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U.N. Democracy Fund Grants Funding for NRGI Programming Promoting Democratic Space in Tunisia

  • News from NRGI

  • 15 March 2022

The Natural Resource Governance Institute has launched a new project “Promoting Democratic Space for Marginalized Communities in Oil-producing Areas of Tunisia," funded by The United Nations Democracy Fund (UNDEF).

Following is a summary of the project programming:

Marginalization of natural resource-rich regions was a key factor leading to the 2011 revolution in Tunisia, which triggered a democratic transition. These regions continue to lag behind in development indicators with the highest unemployment rates nationally (32.4% in oil-producing Tataouine, 28.9% in phosphate-producing Gafsa, and 24% in oil-producing Kebili, compared to 15% nationally in 2018). Successive governments’ failure to address local communities’ demands for social justice is having severe impacts on the socioeconomic and political stability necessary for a successful democratic transition. This is evidenced by the escalation of social unrest in producing regions; phosphate producing Gafsa recorded 1,774 protest movements in 2020, while Tataouine recorded 696 protests. The brewing frustrations highlight regional disparities and risk exacerbating the rift between marginalized communities and the state, therefore derailing the country’s transition.

This four-year project seeks to advance a peaceful, sustainable, and civil society-led resolution to continuous citizen-state conflict in the oil-producing regions of Tataouine and Kebili. The rise of citizen-led social movements in Tunisia's oil-producing regions reveals the failure of civil society to effectively voice local grievances or translate them to policy asks. This could negatively impact Tunisia’s democratic transition, a central condition of which is the existence of a vibrant and effective civil society that fulfils the democratic function of cooperating with the government while holding it to account.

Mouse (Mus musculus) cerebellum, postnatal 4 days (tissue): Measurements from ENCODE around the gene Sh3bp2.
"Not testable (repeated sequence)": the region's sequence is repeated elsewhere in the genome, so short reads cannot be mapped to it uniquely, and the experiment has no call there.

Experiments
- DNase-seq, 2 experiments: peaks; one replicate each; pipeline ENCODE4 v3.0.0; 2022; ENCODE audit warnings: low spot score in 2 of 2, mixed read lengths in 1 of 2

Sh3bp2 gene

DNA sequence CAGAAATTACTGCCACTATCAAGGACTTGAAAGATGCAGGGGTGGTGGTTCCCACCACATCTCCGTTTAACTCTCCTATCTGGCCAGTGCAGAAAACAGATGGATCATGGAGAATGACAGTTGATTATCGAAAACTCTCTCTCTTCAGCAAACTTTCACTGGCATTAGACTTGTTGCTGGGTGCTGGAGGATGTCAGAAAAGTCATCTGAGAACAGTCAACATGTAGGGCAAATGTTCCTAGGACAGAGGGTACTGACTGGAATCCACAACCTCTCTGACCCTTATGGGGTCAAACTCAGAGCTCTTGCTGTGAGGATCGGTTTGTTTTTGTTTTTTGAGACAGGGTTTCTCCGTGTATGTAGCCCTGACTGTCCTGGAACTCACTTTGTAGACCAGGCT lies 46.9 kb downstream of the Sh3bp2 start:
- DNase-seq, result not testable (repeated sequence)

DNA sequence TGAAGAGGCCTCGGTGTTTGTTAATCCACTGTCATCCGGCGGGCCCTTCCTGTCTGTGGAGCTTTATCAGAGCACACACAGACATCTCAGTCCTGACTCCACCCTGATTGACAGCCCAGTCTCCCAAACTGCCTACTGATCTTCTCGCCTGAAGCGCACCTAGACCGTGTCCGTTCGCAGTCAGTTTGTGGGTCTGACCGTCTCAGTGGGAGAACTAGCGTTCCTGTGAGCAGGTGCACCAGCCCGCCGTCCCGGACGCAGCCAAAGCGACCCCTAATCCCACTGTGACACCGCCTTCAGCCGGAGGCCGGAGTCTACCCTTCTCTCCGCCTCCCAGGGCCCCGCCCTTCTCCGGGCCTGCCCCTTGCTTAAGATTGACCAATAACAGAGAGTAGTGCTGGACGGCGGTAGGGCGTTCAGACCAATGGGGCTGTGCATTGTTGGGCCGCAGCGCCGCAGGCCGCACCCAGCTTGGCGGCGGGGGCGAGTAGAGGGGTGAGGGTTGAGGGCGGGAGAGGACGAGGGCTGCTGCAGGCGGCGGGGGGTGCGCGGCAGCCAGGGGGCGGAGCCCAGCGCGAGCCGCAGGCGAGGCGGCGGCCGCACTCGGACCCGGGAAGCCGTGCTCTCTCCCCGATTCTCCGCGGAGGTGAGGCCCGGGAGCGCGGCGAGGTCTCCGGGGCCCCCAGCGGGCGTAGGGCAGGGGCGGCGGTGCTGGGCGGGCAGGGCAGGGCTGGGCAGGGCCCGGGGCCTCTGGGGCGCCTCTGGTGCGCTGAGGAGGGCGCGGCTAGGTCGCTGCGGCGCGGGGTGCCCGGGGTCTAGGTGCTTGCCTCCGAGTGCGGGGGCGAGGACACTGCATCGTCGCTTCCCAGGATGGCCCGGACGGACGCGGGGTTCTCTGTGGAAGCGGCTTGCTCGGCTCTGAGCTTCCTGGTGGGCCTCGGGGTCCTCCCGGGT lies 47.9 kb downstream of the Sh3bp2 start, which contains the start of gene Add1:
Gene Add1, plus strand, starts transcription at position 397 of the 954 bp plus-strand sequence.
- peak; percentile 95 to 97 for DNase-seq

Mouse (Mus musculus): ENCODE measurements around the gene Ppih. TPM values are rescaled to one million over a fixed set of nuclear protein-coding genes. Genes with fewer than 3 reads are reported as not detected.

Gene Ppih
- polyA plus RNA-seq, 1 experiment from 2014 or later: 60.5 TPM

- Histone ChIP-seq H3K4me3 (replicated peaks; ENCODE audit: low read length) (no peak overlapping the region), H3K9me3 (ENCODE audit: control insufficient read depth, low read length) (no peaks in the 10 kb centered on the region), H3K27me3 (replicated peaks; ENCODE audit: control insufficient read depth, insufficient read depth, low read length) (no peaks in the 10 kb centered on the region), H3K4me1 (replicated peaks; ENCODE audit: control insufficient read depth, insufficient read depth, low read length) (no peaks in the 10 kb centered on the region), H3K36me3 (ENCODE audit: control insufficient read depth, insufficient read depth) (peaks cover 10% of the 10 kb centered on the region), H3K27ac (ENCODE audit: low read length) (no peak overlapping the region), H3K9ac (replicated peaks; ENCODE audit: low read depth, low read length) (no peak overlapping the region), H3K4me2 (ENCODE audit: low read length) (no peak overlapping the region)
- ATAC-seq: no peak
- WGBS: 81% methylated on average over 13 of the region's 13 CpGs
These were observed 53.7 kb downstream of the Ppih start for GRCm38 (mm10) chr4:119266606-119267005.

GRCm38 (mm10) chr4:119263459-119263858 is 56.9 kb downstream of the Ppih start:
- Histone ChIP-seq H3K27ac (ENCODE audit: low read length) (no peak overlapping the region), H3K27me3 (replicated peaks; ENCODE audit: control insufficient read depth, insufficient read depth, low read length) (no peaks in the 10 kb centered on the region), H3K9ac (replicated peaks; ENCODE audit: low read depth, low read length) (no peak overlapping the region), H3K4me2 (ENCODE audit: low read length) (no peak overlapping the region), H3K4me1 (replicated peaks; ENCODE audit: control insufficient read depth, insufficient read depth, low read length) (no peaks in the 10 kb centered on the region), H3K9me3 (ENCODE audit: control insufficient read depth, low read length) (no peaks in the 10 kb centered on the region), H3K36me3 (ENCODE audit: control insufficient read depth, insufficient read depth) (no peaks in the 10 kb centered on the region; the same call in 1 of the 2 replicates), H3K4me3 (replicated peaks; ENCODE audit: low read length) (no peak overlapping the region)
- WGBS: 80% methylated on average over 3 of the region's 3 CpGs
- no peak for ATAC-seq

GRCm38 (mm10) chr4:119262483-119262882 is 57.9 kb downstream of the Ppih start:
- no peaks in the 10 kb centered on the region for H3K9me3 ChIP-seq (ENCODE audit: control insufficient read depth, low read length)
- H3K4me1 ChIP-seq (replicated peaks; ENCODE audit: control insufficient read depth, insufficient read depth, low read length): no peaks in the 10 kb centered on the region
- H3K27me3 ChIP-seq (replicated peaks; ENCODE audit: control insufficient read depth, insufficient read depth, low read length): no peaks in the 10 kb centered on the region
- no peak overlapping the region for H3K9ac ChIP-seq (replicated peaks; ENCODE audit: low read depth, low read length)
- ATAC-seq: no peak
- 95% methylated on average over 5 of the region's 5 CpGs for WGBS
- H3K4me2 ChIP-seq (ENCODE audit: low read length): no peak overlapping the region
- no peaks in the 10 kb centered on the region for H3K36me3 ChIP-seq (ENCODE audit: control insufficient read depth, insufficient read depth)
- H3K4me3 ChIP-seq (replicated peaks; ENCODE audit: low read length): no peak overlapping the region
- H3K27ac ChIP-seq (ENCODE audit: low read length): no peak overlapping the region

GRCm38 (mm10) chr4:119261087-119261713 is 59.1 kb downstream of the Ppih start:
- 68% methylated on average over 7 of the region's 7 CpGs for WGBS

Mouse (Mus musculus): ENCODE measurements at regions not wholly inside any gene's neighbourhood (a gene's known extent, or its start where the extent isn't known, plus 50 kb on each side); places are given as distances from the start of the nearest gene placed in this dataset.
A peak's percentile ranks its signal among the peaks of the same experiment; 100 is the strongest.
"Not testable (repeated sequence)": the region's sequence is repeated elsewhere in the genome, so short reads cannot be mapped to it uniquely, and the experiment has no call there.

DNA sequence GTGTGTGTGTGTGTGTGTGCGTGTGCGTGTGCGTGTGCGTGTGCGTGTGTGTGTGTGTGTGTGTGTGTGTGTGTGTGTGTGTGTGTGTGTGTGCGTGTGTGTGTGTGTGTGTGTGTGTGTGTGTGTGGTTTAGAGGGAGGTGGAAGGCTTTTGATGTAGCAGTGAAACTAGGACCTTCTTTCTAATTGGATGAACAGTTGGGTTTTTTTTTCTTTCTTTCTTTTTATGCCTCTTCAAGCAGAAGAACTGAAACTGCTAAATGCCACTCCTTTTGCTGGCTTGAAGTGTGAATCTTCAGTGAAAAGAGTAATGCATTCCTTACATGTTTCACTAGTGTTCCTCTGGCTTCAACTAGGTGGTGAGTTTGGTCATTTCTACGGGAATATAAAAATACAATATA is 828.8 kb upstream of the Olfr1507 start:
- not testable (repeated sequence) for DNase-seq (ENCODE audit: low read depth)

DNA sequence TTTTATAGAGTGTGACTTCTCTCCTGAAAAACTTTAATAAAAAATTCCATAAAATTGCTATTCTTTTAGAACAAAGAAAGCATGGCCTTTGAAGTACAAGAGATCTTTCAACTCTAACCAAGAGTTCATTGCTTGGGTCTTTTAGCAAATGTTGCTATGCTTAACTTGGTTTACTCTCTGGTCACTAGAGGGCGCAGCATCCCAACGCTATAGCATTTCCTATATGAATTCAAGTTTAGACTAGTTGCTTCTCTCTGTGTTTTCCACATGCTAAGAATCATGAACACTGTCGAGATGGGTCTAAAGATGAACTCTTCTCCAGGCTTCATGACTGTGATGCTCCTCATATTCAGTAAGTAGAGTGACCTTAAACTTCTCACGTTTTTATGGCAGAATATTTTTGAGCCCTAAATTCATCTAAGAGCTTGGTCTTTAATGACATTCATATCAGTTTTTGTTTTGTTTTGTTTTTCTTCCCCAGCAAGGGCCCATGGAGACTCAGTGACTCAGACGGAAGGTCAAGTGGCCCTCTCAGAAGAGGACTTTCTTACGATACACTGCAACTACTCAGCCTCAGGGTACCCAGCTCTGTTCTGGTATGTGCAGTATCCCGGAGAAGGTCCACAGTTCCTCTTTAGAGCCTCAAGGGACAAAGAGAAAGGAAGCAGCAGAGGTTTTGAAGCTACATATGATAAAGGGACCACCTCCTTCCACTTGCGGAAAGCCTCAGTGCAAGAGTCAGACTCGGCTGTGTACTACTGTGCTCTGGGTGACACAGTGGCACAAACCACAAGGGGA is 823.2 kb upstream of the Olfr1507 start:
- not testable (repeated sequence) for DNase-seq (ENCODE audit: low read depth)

This project aims to empower civil society organization (CSO) actors to effectively represent the demands of marginalized oil-producing communities in Tataouine and Kebili while fulfilling a mediating role between the government and protesters. Through civil society capacity development and financial support, this project will address the lack of peaceful and sustainable alternatives to street-level and contentious politics.

This project will also engage in quantitative and in-depth qualitative research to produce recommendations for government commitments that are both achievable and responsive to citizens’ needs. This will form the basis for the CSO networks, through NRGI sub-grants, to engage in community and government consultations to establish and adopt region-specific roadmaps for the sustainable resolution of the Tataouine and Kebili oil-based citizen-state conflict. This project will further support the networks to fulfil their accountability roles through follow-up meetings to monitor the implementation of government commitments.

This project is based on the theory of change that if regional civil society actors coalesce while increasing their institutional capacity and sector-specific knowledge, then they will be better able to fulfil a mediating role between government and street-level demands in marginalized oil-producing communities. In tandem, if qualitative and quantitative research is available, then capacitated civil society networks will be able to lead consultative processes aimed at establishing roadmaps for regional development. Finally, if the roadmaps are established and adopted by the government and local communities, then civil society networks will be willing and able to hold the government accountable for their implementation.